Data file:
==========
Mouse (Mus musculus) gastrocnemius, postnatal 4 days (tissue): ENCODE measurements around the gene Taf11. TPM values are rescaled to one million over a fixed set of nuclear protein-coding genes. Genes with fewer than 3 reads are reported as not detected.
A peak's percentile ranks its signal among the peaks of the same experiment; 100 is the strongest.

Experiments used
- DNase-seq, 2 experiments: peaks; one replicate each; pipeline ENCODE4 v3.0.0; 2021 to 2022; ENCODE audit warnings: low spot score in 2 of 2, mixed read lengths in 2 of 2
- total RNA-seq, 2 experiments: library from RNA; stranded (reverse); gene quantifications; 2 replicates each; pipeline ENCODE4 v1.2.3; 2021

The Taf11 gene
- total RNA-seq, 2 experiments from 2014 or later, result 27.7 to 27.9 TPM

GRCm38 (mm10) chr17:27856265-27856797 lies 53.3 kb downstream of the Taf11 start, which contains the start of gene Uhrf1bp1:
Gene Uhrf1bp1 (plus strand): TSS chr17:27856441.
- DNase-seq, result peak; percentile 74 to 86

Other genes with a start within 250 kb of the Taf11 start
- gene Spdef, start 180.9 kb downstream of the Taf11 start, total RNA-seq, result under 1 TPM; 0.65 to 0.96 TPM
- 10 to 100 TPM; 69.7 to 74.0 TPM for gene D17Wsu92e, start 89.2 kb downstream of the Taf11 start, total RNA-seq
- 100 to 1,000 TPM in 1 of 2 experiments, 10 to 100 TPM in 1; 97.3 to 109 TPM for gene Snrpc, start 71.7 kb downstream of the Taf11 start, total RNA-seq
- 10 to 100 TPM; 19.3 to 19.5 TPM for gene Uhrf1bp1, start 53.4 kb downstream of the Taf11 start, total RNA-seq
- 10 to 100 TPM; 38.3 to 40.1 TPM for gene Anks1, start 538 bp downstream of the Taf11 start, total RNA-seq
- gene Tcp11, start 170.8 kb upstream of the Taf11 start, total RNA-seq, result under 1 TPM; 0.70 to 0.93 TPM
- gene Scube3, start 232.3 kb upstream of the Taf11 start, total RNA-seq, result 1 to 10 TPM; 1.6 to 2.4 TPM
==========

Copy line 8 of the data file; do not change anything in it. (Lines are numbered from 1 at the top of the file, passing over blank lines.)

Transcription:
GRCm38 (mm10) chr17:27856265-27856797 lies 53.3 kb downstream of the Taf11 start, which contains the start of gene Uhrf1bp1: